"Some customers were upset," says Lane. "If they had power, it was hard for them to understand that we couldn't get the product to them. We got partial orders to them as much as we could and tried to explain what we were going through."
Dick Hrinak, president of Crescent Manufacturing in Burlington, faced a similar situation with some of their 1,400 accounts. Crescent manufactures precision screws and fasteners and supplies their products through a global distribution network.
"We were out for five days," Hrinak says. "We couldn't do anything; we couldn't ship anything. We have so much machinery: more than 100 pieces of production equipment: a generator is just not going to cut it. We just cannot operate.
"Some [customers] didn't know and were calling and being very demanding. There were some who basically said, 'We don't care if you're without power; you're late.' So I called our larger and midsize accounts around the country and talked to all of their reps, and they went out and spread the word so that everyone would know. We had only one account that was in trouble, but we got their orders out as fast as we got back to work."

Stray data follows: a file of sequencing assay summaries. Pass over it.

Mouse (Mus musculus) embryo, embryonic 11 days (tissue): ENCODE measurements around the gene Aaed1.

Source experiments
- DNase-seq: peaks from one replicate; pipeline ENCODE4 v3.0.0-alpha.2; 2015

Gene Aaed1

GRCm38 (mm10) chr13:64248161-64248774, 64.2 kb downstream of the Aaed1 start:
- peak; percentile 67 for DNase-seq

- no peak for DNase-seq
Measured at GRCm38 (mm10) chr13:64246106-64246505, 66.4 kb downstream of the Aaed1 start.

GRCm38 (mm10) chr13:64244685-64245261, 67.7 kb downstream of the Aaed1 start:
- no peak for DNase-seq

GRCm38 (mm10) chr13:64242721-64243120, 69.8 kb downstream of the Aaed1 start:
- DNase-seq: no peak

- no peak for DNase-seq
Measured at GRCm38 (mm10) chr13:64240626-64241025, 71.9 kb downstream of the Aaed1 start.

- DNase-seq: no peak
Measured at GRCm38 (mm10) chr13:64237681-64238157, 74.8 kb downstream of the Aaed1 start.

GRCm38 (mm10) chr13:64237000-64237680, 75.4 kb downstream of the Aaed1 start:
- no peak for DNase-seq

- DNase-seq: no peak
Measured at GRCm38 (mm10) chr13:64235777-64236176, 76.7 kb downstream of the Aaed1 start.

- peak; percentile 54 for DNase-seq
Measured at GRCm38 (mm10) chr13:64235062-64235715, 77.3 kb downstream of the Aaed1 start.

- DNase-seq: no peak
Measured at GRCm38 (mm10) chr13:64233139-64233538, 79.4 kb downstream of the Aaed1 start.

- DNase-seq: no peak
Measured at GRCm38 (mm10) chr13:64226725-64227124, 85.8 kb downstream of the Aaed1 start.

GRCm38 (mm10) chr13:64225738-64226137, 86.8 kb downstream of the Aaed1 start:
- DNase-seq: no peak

Fortunately for Hrinak, his company didn't sustain direct damage from the October snowstorm, and he and his employees were able to hit the ground running when power was restored. In cases where businesses do sustain physical damage to property, facilities, or equipment, there are several key steps employers should take as they seek to resume operations.